At the end of a long uphill trek, a fantasy garden erupts from the arid hillside. To a Midwesterner accustomed to touchable cultivars, these plants were alien creatures extending aggressive protuberances with threatening spines. But they’re only displaying their perfect adaptation to the dry, Mediterranean climate – awesome plants in the truest sense of the word. This is a straight-out-of-camera photo — the colors were truly that brilliant.
I am quite ignorant of the correct botanical names for these species — cactus, aloe, and succulent is the extent of my knowledge of here, and even those I’m only guessing. My impression was that the gardens included both native and exotic plants, with many species from South Africa and the coastal Mediterranean region with a similar climate.
Cryptobiotic soil crust in action! At first glance, the soil throughout this garden looks like a sandy wasteland, but a closer examination reveals tiny plants and lichens clinging to a miniature landscape. Tiny black “cliffs” of cyanobacteria filaments form an intricate network on the surface, holding soil in place, fixing nitrogen and carbon for plant uptake, and increasing water absorption during infrequent rains. These vital but delicate parts of the ecosystem are easily damaged by trampling hooves or feet and vehicle traffic. Due to their slow growth rate, damaged crusts may never recover from grazing and recreational uses, leading to lifeless sand dunes. For more see: Cryptobiotic Soils: Holding the Place in Place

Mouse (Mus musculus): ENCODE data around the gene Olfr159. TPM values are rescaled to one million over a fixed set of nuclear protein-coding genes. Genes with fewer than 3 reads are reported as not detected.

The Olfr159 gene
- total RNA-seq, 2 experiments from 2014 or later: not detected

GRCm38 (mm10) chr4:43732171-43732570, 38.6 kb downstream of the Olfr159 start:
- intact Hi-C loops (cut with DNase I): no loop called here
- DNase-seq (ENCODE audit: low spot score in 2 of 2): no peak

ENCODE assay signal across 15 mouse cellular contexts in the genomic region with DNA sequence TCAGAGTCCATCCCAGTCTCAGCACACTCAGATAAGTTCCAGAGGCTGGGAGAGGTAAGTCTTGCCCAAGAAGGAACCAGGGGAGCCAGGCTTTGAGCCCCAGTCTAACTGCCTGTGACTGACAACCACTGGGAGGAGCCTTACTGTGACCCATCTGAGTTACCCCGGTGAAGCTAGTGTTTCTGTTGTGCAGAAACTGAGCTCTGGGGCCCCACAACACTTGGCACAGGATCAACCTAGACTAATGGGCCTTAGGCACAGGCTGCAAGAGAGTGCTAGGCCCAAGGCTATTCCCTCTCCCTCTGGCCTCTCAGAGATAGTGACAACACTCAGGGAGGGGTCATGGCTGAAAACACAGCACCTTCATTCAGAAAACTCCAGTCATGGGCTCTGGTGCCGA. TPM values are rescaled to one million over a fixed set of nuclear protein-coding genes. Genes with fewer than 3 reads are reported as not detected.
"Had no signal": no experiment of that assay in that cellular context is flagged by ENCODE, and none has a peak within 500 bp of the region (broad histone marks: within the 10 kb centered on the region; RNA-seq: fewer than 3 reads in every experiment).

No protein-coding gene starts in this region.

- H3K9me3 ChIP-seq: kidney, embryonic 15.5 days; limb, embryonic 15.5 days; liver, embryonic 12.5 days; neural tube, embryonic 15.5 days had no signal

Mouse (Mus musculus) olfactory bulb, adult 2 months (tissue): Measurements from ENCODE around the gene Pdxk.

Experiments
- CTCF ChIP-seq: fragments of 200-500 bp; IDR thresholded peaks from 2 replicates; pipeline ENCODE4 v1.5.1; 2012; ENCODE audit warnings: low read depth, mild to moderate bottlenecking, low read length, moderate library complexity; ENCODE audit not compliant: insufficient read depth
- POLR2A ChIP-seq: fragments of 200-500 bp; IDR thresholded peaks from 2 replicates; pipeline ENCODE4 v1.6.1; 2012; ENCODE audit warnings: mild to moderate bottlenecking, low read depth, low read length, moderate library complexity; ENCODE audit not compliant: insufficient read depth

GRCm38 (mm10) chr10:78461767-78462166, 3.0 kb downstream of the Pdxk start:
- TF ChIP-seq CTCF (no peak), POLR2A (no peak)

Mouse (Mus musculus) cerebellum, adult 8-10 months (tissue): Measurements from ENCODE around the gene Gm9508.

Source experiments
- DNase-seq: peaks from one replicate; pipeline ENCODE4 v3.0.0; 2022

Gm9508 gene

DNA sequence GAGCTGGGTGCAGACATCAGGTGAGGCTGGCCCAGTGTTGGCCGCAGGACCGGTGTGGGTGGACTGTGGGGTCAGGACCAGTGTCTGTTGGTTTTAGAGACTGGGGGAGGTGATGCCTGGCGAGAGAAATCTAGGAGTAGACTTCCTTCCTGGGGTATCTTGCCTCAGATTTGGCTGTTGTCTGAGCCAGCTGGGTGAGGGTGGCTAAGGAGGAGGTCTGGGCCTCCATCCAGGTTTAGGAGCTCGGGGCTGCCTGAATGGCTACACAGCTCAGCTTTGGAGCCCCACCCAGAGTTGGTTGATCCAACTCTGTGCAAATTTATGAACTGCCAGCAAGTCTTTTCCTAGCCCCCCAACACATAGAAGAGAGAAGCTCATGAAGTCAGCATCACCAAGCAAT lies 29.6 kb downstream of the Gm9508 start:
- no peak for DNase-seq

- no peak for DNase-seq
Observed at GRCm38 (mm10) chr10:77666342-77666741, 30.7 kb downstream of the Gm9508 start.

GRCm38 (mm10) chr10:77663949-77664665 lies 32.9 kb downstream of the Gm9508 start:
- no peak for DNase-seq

I enjoyed Dr. Seuss books as a small child, but never realized that the fanciful illustrations were based on genuine plants until my first visit to San Diego in 2006. I expected to see palm trees and cacti, the standard backdrops of TV and films, but had no idea of the diverse beauty of the chaparral. There is no such thing as “just a desert” in nature — it’s an amazing ecosystem of evolutionary marvels.